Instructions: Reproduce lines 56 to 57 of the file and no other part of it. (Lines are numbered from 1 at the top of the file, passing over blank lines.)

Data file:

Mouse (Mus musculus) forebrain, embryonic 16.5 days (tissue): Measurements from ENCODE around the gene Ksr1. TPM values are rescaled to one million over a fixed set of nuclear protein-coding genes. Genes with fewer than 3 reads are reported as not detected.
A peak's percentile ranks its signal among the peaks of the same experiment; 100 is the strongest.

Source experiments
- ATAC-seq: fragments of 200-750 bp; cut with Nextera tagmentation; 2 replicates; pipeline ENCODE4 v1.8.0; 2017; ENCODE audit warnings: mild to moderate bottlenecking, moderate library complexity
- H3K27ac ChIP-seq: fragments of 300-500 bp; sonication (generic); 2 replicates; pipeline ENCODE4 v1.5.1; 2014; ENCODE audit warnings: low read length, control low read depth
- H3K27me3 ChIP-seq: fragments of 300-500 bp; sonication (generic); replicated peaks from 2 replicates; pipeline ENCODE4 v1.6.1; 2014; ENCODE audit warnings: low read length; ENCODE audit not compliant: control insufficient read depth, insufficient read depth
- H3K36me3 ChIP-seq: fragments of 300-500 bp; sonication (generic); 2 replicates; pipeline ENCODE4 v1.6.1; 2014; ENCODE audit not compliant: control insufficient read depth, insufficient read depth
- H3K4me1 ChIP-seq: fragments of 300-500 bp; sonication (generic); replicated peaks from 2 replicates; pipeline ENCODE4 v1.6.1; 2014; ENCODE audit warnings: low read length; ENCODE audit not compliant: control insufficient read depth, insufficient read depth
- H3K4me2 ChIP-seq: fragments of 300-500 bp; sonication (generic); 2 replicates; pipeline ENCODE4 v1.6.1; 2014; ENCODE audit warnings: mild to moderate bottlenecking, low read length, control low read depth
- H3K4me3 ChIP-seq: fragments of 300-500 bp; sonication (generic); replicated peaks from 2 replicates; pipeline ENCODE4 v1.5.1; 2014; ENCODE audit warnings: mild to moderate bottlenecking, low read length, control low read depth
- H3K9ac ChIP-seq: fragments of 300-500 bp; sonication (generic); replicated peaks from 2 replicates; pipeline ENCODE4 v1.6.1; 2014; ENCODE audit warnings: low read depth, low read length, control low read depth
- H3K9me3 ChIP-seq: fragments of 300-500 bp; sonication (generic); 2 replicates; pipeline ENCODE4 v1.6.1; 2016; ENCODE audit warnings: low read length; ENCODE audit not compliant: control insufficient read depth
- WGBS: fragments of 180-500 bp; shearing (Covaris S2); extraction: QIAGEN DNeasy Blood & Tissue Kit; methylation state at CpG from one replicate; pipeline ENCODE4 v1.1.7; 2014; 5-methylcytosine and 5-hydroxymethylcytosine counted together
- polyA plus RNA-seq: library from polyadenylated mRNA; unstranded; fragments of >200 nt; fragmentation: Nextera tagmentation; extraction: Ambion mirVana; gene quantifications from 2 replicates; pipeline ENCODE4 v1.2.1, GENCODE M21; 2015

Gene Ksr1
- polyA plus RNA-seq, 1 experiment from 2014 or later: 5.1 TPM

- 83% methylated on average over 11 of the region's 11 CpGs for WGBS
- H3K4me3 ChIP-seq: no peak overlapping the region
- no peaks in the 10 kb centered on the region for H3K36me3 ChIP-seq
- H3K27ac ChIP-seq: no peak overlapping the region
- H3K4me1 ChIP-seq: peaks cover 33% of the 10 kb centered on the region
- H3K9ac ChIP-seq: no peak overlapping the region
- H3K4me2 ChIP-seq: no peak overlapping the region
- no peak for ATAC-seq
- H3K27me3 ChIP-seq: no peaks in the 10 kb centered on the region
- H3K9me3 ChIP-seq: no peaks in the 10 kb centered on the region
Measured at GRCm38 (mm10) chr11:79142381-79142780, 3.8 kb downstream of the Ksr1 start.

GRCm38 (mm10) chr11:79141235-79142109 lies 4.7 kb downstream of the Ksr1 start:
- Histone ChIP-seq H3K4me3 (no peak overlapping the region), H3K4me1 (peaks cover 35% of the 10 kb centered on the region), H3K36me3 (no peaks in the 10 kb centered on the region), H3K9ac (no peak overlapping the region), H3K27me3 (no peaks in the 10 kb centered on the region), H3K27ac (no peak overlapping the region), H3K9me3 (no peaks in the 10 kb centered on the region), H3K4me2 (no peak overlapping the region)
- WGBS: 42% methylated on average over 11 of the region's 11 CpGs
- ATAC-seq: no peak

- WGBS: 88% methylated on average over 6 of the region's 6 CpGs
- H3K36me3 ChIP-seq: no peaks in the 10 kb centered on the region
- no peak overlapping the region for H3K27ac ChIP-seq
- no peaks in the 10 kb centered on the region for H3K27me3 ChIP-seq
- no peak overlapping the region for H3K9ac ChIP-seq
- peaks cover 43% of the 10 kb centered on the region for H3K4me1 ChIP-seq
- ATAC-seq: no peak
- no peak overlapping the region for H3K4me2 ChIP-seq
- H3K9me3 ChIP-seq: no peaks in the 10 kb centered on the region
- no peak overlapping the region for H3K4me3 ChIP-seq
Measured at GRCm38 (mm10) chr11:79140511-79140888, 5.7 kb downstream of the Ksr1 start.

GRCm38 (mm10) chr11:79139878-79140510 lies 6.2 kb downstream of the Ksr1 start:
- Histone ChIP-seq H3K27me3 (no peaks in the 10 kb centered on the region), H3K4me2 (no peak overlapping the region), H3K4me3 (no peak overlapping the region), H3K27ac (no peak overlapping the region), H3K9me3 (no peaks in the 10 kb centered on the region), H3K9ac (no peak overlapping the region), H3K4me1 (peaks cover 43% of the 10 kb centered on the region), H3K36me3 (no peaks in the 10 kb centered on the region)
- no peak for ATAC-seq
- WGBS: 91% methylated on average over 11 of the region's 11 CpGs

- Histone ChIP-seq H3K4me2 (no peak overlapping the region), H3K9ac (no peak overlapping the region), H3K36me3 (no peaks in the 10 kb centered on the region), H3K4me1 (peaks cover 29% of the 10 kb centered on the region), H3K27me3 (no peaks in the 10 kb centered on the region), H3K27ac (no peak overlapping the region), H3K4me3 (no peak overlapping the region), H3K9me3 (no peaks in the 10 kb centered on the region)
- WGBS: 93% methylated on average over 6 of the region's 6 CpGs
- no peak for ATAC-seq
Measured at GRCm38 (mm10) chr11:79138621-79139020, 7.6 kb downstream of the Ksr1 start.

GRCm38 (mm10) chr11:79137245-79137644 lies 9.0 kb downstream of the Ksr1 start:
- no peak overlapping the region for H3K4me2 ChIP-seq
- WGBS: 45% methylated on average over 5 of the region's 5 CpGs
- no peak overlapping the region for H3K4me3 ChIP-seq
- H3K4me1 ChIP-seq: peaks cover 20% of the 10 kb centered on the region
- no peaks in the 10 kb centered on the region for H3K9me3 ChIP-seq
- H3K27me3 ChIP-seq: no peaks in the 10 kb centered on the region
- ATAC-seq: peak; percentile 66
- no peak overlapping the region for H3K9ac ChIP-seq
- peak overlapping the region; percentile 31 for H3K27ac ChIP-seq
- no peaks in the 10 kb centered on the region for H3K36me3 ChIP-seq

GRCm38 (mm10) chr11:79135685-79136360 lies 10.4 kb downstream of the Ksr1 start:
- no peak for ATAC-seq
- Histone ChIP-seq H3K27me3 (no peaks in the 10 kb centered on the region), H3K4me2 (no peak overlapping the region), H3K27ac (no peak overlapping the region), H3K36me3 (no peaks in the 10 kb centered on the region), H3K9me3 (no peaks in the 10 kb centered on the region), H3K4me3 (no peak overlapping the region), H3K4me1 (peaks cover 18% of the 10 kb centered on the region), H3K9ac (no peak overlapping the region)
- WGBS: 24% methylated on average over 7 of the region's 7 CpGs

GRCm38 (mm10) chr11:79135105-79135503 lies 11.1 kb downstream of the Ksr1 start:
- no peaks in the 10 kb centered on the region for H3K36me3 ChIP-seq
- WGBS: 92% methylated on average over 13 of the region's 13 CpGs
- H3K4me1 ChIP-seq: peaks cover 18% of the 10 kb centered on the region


- no peaks in the 10 kb centered on the region for H3K9me3 ChIP-seq
- H3K27me3 ChIP-seq: no peaks in the 10 kb centered on the region